Back in the day, the big top was surrounded with smaller tents containing oddities and thrills like extremely tall humans, bearded ladies, fire-eaters, sword-swallowers and jars filled with animals with genetic defects floating in formaldehyde. There were – usually rigged – games of chance, pretty ladies performing dances, exotic animals and musicians. Movies like David Lynch’s 1980 “Elephant Man” and Guillermo Del Toro’s 2021 “Nightmare Alley” explore this darker, exploitative side of carneys, vagabonds and vagrants surrounding circuses in the past. The side shows slowly made way for kid-friendly attractions.
The Davis’ treated their grandchildren from Dallas Fiona and Rhyne Davis to the whole deal, from watching the tent go up in the morning to face painting, pony rides, cotton candy, popcorn and coloring books before and during the show. This was their first circus visit, and they were excited. Rhyne even assisted Leo in the ring for the “Kung Foo Clown” skit.
And because of the maintenance costs, the petting zoos have dwindled. The Culpepper & Merriweather circus offers other fun things to do for the youth like a bounce house, a 22-foot slide, pony rides, face painting and a concession stand with all the traditional foods associated with the circus. The introduction of LED lighting made a huge impact for the performers, giving them better light in the ring.
While some traditional circuses folded, circus acts reinvented themselves, transitioning to the contemporary circuses like Cirque du Soleil, Ra Ra Zoo and Archaos, or downsizing and playing indoor venues. And there are still circus schools across the globe that teach tumbling, trapeze, acrobatics and juggling to those not born into a circus family but who crave the nomadic, performing life. Besides performers, modern day circuses require other skills too, like marketing, finances, light and sound, stage hands and managers.
With fewer and fewer circuses roaming the country after the COVID-19 pandemic shut down, the C&M circus can now probably call themselves America's last traditional Big Top Circus. And before COVID, the advent of television in the 1950s caused significant decreases in audience numbers, slowly eating away at a traditional form of entertainment since its beginnings in the late 1800s. After a 146 year run, the “Greatest Show on Earth,” the Ringling Brothers Circus pulled down their big top for the last time in 2017, citing high operational costs, changing public tastes, legal battles with animal rights groups.
The C&M circus is licensed and inspected by USDA and a veterinarian checks the animals monthly. The circus uses the services of vets all around the country.
The circus’ animals are captive-bred and the majority are rescues. Golden Tabby Tiger Delilah came to the circus after a roadside zoo was shut down by the United States Department of Agriculture and 2½ year old Wendell the lion was surrendered by an exotic pet owner after he grew too big to manage. Wendell replaced aging Frances.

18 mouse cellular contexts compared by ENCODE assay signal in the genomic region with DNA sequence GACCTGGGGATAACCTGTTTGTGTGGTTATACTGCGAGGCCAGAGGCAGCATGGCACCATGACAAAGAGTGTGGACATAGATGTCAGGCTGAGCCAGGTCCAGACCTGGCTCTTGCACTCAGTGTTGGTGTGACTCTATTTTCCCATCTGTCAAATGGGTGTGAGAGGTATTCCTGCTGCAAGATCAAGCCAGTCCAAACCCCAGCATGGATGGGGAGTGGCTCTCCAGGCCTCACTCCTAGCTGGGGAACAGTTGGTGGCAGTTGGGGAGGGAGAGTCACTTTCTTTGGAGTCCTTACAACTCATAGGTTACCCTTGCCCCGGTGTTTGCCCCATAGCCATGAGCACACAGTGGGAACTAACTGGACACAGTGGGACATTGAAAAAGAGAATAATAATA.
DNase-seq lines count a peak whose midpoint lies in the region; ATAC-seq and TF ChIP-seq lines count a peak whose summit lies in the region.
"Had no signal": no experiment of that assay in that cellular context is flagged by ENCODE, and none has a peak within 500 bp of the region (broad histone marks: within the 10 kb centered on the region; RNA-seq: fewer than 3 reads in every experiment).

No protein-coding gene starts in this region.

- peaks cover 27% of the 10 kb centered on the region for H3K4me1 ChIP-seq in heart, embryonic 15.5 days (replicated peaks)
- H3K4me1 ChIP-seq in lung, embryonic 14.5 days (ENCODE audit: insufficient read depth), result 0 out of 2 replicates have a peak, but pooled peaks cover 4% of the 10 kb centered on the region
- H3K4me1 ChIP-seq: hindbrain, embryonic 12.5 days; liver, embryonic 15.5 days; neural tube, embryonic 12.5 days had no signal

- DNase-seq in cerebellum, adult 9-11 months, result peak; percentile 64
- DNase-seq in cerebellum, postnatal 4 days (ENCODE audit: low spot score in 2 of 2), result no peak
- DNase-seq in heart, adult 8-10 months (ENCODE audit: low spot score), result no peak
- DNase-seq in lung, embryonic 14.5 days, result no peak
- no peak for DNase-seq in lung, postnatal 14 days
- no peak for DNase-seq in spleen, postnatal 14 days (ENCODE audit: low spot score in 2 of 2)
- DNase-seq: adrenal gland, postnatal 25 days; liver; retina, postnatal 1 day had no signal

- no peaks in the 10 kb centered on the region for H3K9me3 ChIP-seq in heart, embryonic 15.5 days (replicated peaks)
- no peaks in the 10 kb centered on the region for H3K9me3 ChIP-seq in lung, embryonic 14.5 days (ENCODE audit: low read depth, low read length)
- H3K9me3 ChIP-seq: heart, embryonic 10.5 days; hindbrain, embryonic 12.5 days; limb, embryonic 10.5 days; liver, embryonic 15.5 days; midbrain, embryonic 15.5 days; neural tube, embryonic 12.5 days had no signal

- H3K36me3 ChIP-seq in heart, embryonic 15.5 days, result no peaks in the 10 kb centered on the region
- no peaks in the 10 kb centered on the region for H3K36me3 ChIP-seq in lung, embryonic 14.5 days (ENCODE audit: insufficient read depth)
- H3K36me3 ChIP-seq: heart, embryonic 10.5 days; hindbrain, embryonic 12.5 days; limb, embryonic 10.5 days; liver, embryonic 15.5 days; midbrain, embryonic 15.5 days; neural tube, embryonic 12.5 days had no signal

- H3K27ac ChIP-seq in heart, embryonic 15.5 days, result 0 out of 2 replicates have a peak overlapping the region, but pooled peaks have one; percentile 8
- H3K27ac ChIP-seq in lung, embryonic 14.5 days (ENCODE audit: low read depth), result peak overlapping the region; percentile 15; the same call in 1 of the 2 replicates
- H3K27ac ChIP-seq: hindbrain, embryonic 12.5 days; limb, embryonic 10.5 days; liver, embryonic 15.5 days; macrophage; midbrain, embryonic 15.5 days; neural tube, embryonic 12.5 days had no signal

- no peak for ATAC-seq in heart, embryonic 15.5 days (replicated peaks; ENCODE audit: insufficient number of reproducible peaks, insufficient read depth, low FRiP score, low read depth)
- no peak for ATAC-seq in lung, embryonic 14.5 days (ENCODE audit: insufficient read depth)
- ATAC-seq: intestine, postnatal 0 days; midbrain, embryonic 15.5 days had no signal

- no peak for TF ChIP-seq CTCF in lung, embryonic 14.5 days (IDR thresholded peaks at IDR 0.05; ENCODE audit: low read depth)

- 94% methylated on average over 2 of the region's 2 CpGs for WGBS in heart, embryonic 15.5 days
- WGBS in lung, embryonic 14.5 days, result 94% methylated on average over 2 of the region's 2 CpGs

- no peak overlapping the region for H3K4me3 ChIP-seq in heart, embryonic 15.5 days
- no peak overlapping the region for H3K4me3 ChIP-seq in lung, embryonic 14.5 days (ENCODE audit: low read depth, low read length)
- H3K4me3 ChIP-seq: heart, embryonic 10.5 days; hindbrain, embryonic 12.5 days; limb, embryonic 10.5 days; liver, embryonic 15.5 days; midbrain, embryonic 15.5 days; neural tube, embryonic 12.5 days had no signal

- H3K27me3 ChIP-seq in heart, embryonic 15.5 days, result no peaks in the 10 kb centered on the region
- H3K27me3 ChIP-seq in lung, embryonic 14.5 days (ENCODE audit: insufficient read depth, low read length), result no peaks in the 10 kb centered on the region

Besides Key’s training – using positive reinforcement, which means favorite treats – Delilah serves as mentor to Wendell, teaching him what to do in the ring too. Each act is a training session the audiences gets to see live and no two animal acts are ever the same. The animals have the choice whether to cooperate or not – some days that means they do everything asked of them, and other days they feel like making their trainers look a little silly. Delilah, showing her age a bit, and preferred to rest and just be pretty than do tricks. Wendell was acting like the spoiled toddler he actually is, and was not inclined to get back into the cage, until Delilah showed him the way.
Since 1985, for 32 weeks of the year – roughly from March to the end of October, the Culpepper & Merriweather circus brings a 90-minute show to over 200, often small towns in 17 different states. The big top went to Itasca on Friday and Jewett on Saturday.
And as they close off the 2023 season, they will move to their winter base in Hugo, OK, also known as "Circus City, USA." There the circus performers transition into a more mundane life of working at the local hardware store, restaurants or grocery stores.
The city was founded in 1901 and named for the French novelist Victor Hugo. The Al G. Kelly and Miller Brothers Circus helped establish Hugo as an attractive winter home for tent-based shows. Besides animal sanctuaries for retired circus elephants and tigers, the town’s Mount Olivet cemetery has a section for circus personnel called “The Showman’s Rest,” with in the center a large headstone etched with a performing elephant upon two feet and the engraving “A Tribute to All Showmen Under God’s Big Top.”
Graves of the Kelly-Miller circus founder Obert Miller, elephant trainer John Carrol, chimp trainer Bonnie “Jean” Warner, queen of the bareback riders Zefta Loyal, and the Great Huberto can be found there.
Currently three active circuses call Hugo home; Carson and Barnes, Kelly Miller, and Culpepper & Merriweather. So until next spring, the first narrated lines of Cecil B. DeMille’s 1952 movie “The Greatest Show on Earth,” sum up what circus is all about:
“We bring you the circus, pied piper whose magic tunes greet children of all ages, from six to 60, into a tinsel and spun-candy world of reckless beauty and mounting laughter and whirling thrills; of rhythm, excitement and grace; of blaring and daring and dance; of high-stepping horses and high-flying stars. But behind all this, the circus is a massive machine whose very life depends on discipline and motion and speed.
“A mechanized army on wheels, that rolls over any obstacle in its path, that meets calamity again and again, but always comes up smiling. A place where disaster and tragedy stalk the big top, haunt the backyard, and ride the circus train. Where death is constantly watching for one frayed rope, one weak link, or one trace of fear. A fierce, primitive fighting force that smashes relentlessly forward against impossible odds.
“That is the circus. And this is the story of the biggest of the big tops, and of the men and women who fight to make it The Greatest Show on Earth.”
Photos by SIMONE WICHERS-VOSS